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The Daily Mail ran the headline, “Rioting thugs used Twitter to boost their numbers in thieving store,” and police officials and members of parliament called for a suspension of BlackBerry Messenger service.
But the riots seem to be the iceberg’s tip of social media unrest this week. In the U.S., Twitter-organized flash mobs have been descending on convenience stores and department stores, allowing dozens of congregating vandals to loot goods and then leave, shielded by the anonymity of a crowd. Such mobs have been reportedin D.C., Philadelphia, Cleveland, Los Angeles and elsewhere. In one case in April, a “gang incited” Twitter mob trashed Venice Beach shops and left a man shot.
Twitter also facilitated what was essentially a denial of service attack on the Compton Sheriff’s station phones on Friday. Rapper “The Game” tweeted the police station’s phone number to his 580,000 followers saying they should call to apply for a music industry internship. As a result, police phone lines were tied up for several hours, affecting 911 service. The rapper may now be facing charges.
Back in the U.K., police are beginning to crack down. On Friday, Essex police arrested a man for sending a BBM text message encouraging people to take part in a mass water-gun fight. And two men from Cheshire have been sentenced to four years in jail for posting Facebook messages inciting rioting and looting. (Their pleas were unsuccessful.)
“Everyone watching these horrific actions will be struck by how they were organized via social media,” Prime Minister David Cameron told Parliament after the riots. “Free flow of information can be used for good. But it can also be used for ill.”
And there’s the rub.
Twitter and other social media are value-neutral tools, and they can be put to incredibly destructive uses. Let’s never forget, though, that the vast majority of the time social media is used constructively, connecting friends and family, facilitating expression and creativity, and even spawning amazing spontaneous efforts like the volunteer clean-up after the riots.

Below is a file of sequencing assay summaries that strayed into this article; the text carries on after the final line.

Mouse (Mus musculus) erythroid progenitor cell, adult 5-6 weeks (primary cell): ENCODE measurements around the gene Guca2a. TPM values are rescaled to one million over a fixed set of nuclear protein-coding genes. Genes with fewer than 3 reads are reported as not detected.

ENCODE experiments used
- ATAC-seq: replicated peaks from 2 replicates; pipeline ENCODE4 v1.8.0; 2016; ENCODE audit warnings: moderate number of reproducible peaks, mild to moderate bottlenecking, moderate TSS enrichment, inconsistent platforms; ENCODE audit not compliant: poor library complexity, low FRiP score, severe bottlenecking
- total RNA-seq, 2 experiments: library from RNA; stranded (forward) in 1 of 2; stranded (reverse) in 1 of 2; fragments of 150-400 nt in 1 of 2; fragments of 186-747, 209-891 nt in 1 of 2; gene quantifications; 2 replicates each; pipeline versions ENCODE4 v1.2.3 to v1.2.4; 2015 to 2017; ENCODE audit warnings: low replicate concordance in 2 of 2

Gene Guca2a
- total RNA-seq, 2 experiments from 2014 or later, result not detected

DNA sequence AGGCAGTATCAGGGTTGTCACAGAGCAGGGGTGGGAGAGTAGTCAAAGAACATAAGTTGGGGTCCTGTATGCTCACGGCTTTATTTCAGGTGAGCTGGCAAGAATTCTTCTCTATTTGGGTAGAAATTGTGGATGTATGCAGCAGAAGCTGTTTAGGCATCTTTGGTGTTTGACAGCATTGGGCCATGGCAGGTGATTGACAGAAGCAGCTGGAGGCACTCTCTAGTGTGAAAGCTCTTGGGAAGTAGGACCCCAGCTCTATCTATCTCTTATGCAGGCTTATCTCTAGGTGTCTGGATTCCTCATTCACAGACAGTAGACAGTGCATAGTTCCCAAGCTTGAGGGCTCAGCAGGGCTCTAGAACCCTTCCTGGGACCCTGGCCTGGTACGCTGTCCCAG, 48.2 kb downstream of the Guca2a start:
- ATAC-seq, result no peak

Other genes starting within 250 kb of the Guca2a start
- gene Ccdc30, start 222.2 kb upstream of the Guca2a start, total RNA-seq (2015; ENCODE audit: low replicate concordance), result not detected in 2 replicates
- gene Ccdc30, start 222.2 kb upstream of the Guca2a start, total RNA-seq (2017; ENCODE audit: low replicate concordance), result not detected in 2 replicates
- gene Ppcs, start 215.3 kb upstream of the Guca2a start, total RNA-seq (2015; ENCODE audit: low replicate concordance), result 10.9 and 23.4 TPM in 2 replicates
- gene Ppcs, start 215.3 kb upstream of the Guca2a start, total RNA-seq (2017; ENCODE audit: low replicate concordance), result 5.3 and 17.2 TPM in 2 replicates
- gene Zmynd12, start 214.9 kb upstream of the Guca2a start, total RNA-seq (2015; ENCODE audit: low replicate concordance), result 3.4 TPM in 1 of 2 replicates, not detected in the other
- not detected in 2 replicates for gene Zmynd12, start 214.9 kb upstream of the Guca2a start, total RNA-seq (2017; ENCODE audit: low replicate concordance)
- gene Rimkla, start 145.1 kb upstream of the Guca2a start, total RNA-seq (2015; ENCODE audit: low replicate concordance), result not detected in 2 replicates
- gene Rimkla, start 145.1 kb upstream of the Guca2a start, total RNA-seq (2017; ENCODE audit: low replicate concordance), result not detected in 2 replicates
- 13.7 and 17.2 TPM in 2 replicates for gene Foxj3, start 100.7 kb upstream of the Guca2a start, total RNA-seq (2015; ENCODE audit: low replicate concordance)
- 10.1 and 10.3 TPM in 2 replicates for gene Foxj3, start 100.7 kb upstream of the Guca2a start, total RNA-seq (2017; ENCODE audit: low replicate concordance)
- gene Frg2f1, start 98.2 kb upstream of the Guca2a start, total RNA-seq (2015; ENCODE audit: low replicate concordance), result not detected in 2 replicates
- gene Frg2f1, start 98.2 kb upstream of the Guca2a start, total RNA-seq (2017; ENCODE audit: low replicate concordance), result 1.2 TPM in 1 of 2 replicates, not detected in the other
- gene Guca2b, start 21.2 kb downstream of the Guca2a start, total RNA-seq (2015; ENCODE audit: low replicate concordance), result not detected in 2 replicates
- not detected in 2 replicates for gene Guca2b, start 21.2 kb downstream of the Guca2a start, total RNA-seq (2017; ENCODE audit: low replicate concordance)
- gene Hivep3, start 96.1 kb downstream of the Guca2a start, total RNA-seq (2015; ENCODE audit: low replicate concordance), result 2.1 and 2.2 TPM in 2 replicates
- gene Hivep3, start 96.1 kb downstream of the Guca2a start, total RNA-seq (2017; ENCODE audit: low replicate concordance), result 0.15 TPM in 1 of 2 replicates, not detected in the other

It’s perfectly legitimate to be concerned over its potentially destructive uses, but let’s be careful what we do about it. Cameron went on to tell parliament that he had asked police if they needed new powers to tackle social media hooliganism. If that includes the ability to shut down new media or restrain people from speaking, that’s a bad idea.
One reason is that police and politicians are not going to be very good at distinguishing between harmless fun flash-mobbing, legitimate political protest, and incitements to crime. They will tend to err on the side of caution—and the side of avoiding any potential controversy at all.
Last week saw a case in point when San Francisco transit authorities shut down cell phone service at some of their subway stations after they got word that a group would be protesting a recent fatal shooting of an unarmed man by BART Police. That’s the kind of preemptive censorship of protestors that Western government railed against this spring when it was Arab regimes pulling the plug.
Police will tend to ignore the overwhelming amount of good that social media facilitates at the first sign of a potential threat. That’s a dangerous tendency, and that’s why governments—democratic or autocratic—should not have the power to pull the plug on communications.
What’s the alternative? Police should police and apprehend and prosecute the small minority of delinquents who use the new tools for ill. There’s uncertainty in that, and a real possibility that new media will be used for crime. It’s also a lot more work for officials. But that is the small price we must pay for a free society.
Jerry Brito is a contributor to TIME. Find him on Twitter at @jerrybrito.